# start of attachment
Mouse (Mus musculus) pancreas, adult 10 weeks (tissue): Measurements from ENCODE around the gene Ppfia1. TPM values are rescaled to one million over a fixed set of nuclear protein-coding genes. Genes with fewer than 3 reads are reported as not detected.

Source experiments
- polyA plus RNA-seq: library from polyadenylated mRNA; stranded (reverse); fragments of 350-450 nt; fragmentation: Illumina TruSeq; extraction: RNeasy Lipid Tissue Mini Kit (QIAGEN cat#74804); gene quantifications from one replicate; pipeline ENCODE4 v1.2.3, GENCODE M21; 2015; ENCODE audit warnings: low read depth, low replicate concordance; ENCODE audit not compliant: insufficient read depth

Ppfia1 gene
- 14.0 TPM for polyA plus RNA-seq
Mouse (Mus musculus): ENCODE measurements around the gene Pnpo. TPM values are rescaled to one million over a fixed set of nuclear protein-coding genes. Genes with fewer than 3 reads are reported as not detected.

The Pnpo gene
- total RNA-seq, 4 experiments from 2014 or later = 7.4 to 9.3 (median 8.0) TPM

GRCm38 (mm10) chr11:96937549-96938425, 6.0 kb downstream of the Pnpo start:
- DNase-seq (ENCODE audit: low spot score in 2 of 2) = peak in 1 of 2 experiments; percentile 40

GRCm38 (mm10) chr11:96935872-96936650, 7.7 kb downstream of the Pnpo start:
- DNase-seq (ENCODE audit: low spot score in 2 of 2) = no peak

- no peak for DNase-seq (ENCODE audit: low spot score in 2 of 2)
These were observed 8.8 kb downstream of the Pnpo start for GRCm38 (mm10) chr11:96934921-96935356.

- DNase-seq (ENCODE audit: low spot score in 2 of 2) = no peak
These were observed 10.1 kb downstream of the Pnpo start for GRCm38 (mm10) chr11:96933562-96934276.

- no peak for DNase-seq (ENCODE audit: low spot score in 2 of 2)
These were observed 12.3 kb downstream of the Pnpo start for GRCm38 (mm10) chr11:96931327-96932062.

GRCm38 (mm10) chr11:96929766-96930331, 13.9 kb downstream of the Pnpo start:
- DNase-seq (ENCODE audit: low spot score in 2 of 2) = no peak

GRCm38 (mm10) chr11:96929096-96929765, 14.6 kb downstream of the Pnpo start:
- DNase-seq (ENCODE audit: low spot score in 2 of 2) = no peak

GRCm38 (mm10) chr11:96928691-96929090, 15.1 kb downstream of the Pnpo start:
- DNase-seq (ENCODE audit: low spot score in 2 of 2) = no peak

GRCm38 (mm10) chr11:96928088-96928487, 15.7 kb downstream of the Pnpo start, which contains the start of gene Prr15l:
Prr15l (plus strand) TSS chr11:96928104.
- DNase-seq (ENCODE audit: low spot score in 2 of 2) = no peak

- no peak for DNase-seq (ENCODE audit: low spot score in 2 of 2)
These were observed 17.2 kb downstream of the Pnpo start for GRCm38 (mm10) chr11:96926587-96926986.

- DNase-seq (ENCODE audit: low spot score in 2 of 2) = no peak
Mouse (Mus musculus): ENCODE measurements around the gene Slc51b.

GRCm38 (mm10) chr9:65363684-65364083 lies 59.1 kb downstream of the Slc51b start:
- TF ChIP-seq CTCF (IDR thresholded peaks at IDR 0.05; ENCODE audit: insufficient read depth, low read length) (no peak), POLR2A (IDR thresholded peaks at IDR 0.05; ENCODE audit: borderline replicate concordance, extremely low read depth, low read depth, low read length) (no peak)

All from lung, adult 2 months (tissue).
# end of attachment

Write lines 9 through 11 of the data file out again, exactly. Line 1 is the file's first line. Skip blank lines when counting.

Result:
GRCm38 (mm10) chr11:96937549-96938425, 6.0 kb downstream of the Pnpo start:
- DNase-seq (ENCODE audit: low spot score in 2 of 2) = peak in 1 of 2 experiments; percentile 40

GRCm38 (mm10) chr11:96935872-96936650, 7.7 kb downstream of the Pnpo start: